Thursday, January 9, 2014

Don't Compare!

I've heard this on multiple occasions -> Don't compare your writing to the writing of others.

I did this last month. It was bad. It was a mistake. I won't be doing it again.

So what happened you ask? Well, I had previously edited the first few chapters of a current WIP. I liked the new chapters. I thought they were great edits. Then I went on a reading binge and compared my current WIP to those I was reading. This cannot, and did not, lead to anything good.

I ended up editing the first chapter over. I had decided based on several of these other books, that I was not approaching the first chapter correctly. I spent two days pouring over this one chapter trying to figure out what to cut out, what to add on to, and what to keep.

I then sent both versions to a couple of very trusted readers. It was unanimous. They didn't like the re-edited version. But they loved the original edit. In the end second guessing my work based on the work of others was a very bad thing. It took two days away from editing further chapters. Yet at the same time it helped me learn two very good lessons. Stop second guessing myself and don't compare my work to that of others.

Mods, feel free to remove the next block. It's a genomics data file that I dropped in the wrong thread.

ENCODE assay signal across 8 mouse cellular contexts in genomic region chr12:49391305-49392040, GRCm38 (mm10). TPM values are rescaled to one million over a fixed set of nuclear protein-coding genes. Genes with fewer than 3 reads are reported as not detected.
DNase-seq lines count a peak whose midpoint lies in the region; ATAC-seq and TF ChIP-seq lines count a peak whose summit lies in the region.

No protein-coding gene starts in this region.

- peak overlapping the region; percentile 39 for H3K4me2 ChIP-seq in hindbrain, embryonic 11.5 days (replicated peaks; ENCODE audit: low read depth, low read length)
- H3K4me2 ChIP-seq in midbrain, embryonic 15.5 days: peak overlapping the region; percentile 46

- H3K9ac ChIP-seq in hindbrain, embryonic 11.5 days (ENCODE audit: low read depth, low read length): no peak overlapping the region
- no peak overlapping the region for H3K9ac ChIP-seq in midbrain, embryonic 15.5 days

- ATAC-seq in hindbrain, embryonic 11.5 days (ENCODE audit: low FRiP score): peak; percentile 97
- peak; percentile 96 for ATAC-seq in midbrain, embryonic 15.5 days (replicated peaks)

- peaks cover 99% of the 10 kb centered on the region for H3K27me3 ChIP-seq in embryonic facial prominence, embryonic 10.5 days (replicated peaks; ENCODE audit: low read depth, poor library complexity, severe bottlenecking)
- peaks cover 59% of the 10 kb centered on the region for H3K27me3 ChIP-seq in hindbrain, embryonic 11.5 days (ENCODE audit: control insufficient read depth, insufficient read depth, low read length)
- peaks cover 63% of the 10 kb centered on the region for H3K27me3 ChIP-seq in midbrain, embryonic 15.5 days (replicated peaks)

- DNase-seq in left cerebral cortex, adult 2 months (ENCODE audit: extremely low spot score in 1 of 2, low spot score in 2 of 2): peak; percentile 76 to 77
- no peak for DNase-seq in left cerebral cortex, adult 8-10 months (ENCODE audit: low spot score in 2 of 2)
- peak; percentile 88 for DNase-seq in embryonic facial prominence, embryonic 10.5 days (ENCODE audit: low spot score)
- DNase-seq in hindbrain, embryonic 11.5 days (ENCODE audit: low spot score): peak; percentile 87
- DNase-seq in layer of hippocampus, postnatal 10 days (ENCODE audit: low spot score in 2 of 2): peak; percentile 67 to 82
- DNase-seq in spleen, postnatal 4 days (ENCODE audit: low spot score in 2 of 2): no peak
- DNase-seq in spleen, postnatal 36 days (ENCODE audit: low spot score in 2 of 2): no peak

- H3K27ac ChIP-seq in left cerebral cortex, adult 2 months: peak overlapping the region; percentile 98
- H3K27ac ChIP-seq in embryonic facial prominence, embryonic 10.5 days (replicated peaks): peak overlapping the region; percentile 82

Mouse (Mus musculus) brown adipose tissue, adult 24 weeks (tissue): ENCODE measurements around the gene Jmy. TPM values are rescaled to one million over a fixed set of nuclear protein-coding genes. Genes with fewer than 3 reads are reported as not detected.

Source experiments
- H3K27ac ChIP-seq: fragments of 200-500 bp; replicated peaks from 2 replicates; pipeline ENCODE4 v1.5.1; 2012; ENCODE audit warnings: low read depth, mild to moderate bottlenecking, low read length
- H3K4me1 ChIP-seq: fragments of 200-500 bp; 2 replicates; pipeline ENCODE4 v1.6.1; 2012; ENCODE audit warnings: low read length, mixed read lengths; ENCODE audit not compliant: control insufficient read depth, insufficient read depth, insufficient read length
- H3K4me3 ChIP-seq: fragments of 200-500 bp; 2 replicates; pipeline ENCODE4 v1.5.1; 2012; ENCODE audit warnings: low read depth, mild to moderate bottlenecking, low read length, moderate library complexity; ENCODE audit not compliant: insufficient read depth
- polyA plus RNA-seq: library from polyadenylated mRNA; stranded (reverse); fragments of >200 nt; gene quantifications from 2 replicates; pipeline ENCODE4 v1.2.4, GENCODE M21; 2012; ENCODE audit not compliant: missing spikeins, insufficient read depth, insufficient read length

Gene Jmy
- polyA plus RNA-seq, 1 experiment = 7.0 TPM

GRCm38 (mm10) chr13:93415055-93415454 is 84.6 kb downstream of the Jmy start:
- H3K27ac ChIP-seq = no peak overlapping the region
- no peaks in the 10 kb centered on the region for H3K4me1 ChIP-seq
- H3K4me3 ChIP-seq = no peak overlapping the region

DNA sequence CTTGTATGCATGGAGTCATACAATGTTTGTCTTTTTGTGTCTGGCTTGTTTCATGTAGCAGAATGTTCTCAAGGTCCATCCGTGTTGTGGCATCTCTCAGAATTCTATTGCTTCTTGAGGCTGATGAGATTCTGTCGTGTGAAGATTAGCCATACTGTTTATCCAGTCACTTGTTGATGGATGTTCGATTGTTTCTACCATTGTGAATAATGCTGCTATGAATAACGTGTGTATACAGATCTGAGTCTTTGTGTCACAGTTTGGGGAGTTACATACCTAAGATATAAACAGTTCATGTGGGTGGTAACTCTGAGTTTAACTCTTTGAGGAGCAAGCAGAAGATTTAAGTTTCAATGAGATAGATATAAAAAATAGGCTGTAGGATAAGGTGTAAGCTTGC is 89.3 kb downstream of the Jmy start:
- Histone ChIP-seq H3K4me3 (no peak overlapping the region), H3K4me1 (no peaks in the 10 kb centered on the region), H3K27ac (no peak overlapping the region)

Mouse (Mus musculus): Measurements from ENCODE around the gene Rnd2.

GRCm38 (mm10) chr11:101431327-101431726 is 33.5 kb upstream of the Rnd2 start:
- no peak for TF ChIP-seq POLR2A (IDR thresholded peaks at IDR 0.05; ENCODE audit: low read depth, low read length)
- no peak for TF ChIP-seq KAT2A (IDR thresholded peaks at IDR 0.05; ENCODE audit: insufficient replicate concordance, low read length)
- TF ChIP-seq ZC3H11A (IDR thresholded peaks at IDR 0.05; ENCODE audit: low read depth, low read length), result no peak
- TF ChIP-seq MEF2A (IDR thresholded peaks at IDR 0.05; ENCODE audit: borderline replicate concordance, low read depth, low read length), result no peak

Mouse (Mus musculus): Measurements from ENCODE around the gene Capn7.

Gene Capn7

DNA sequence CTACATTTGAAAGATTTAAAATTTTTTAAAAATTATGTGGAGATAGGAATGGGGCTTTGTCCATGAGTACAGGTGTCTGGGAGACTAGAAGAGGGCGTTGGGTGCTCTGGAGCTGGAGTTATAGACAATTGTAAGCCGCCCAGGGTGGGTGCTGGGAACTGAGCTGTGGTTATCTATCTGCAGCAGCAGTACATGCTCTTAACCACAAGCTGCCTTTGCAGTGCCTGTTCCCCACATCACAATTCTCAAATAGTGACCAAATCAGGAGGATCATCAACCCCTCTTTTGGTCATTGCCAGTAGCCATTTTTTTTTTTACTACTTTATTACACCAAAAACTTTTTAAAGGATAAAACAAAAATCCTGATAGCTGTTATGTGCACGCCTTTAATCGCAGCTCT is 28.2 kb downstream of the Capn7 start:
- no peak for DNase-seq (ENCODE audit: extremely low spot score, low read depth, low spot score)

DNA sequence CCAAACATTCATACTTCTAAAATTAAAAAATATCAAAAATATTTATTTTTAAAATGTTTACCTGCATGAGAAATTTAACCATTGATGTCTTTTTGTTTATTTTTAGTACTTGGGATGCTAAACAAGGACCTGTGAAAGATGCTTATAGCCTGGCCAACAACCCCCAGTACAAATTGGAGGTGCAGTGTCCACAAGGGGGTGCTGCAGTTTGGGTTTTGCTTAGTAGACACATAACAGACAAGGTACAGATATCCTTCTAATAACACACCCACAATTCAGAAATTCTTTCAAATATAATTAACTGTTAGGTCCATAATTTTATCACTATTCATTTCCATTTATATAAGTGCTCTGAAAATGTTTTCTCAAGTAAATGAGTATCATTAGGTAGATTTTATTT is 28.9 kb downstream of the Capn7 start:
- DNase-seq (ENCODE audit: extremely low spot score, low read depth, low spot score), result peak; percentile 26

Problems with comparing your work to that of others:

1) They are completely different stories. Unless you're writing the exactly same book, which is pointless, they aren't going to be the same. They can't be compared. 

2) The voice in all of the stories is different. Very very different. The circumstances of your character's existences different. Their whole story is different. Trying to change the voice of your story based on another author's is very, very bad for the story.

3) The pacing can't even be compared. It all comes back to the stories themselves. They are all different!

So trust me when I say this, don't compare your writing to that of others. Trust your instincts and don't second guess yourself.

2 comments:

  1. I know I can sometimes do the same. It's hard to know what's good enough when we're not a 100 percent sure it's going to be a hit with an agent, editor, and publisher. We just have to trust what we've learned and forge ahead.

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    Replies
    1. So very true! I do tend to over think my projects sometimes and trust we'll get there eventually.

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